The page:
Monday, January 6, 2014

Taking a Look Back: Red Shirt Protest in Bangkok 2009 - 2010 (Part 3)

In the third and final part of my retrospective of 2009 - 2010 Red shirt protest in Bangkok, I will show you the aftermath of the military crackdown on May 19, 2010. You can catch up on my first two parts of the account here and here. The photographs shown here were taken on 20 and 21 of May 2010. This time, it's best not to let words get in the way, so I will ask more the photographs tell the story.

May 20, 2010

Right: Thaksin-loving People, left: Abhisit, murderer
Foot Massage

Red shirt leaders, many would take prominent position in Yingluck's government,
including the man who order the mob to burn the city (top-right)

May 21, 2010

Improvised shield

Same place as the day before...
...but the fire's still burning

For scale, notice the men on the left

One of the most popular shopping street in Bangkok...completely empty
So why do I only publish this now, when the biggest anti-government protest recently took place and more protests, including 'Shut down Bangkok', are being planned and about to be carried out in a matter of days?

Recent events generated lots of debate on the legitimacy of the current anti-government protest. While unprecedented number of people publicly support the movement, there are others who are against the protest or are on the fence on the issue. Some of the arguments that are frequently being presented to explain their position are there are no difference between the Red shirt protest and current anti-government protest. Both teams are disruptive to the lives of the people in Bangkok, interrupting work, school, business, traffic and general livelihood for everyone in the city. Some would say it is better for all sides involved to sit down and talk this over to find a peaceful solution and end this massive and prolonged protest altogether.

Here are my response to the detractors and the skeptics. Firstly, I can't help but feel that they are naive and ignorant beyond belief. Given the current situation and the culture of the people of this country, civic discourse is not possible. It is not possible with the on-going protest and it was not possible in time of peace. It never has been. Civic discourse or any political discussions have never been part of the Thai culture. We simply do not engage in important conversation. Reasons? It's rude, impolite or it's an inappropriate topic for discussion. Best not to rattle anybody's cages or ruffle anyone's feathers. So we keep our silence, until we can't stay silent anymore. And the only way for the government to listen and take notice is to protest, make a lot of noise and make ourselves heard. So if you still think talk is the solution, ask yourself when was the last time you really talk about it to someone.
Then there are people who flat-out stated that there is no difference between the Red shirt and the current anti-government movement. But as the protest gains momentum, they accuse the protesters of being forcing their ideas on others and being self-righteous, challenging their motives and legitimacy along the way. This is like saying that during World War II, both the Axis and the Allied forces were wrong because they both fought in the war. Both groups of protesters came to Bangkok and made a lot of fuss (to put it lightly) along the way, but that is where the similarity ends. The anti-government protest are made up of Thai citizens from all walks of lives, the rich and the poor, urban and rural, 'Thai' Thai and ethnic Thai, Buddhists and Muslims, even former Red shirt members who now see and understand the corruption and wrong-doings of the current government. We are peaceful and come unarmed, except for whistles. We are open and honest about the motives and objectives behind our demonstration and would love to have all Thais to join us, from ordinary citizen, Red shirt, Yellow shirt, the private sectors, government officials, even the police and the military. We do this because we believe in hearts of hearts, that it is the right thing to do and the future of the country depends on it.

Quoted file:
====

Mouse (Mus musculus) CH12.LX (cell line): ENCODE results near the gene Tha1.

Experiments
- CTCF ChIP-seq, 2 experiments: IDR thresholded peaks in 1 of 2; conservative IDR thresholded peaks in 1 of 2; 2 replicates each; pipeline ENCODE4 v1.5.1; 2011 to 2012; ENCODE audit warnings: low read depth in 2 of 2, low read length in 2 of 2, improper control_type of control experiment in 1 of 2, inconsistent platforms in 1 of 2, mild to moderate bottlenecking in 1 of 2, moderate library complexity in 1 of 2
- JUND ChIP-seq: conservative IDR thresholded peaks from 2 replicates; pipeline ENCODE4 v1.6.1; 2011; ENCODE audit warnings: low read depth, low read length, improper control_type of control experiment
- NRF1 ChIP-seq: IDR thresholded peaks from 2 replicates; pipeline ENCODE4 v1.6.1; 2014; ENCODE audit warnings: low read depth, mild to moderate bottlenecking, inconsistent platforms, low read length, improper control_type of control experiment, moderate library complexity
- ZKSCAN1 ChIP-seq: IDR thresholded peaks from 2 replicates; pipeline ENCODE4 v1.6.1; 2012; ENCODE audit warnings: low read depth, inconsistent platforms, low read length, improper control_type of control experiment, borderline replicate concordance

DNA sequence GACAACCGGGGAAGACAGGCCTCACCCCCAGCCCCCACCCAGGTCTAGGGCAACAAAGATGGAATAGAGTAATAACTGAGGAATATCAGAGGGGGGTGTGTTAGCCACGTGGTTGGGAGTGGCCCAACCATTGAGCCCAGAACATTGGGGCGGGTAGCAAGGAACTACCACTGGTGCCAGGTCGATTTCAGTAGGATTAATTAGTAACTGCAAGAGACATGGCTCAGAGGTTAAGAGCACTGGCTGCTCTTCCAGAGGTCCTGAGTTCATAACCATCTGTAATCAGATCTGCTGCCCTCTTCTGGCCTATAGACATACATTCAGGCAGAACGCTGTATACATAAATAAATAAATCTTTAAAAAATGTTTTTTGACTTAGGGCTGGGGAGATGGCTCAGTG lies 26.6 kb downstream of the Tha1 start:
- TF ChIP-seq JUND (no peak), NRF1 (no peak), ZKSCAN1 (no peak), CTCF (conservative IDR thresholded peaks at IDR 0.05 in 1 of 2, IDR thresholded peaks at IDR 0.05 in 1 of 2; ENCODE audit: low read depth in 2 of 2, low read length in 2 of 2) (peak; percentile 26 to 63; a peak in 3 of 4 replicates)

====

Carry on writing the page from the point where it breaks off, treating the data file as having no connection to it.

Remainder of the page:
So far I may sound really harsh and critical of the opposition to the anti-government protest. But I am not here to publicly shame or attack them, but to provide counter argument from my point of view. Who I really want to publicly shame and attack is the member of both local and international press and media for failing to perform their functions to inform the public. The state media intentionally manipulated facts and figures regarding the number of protester turnout at every major demonstrations. The international press, and I'm referring to major, big name news organizations here, consistently over-simplify and misrepresent the nature of the political situation, the conflict and the people involved, failing to provide any context or in-depth analysis to the international audience. For that, it is difficult for the protester to gather any support from the international communities but instead are being viewed as anti-democratic. The free press are supposed to be the greatest tool of democratic process for the people, but here it has utterly failed. The proof of this failure is the some of the opinions that are so misinformed they can contribute nothing of substance to the discussion.

Wow... that turned out to be quite a rant...

The protest is not yet over. And I feel there are still a lot to talk about and discuss over before this comes to an end, whatever that end may be. This is a complex issue that cannot be explained in detailed by one person in an article. But with this series of posts I made here will set the record straight, clarify any misconception of the characters of the two very different protest groups, or at least start a conversation.

Thank you for reading.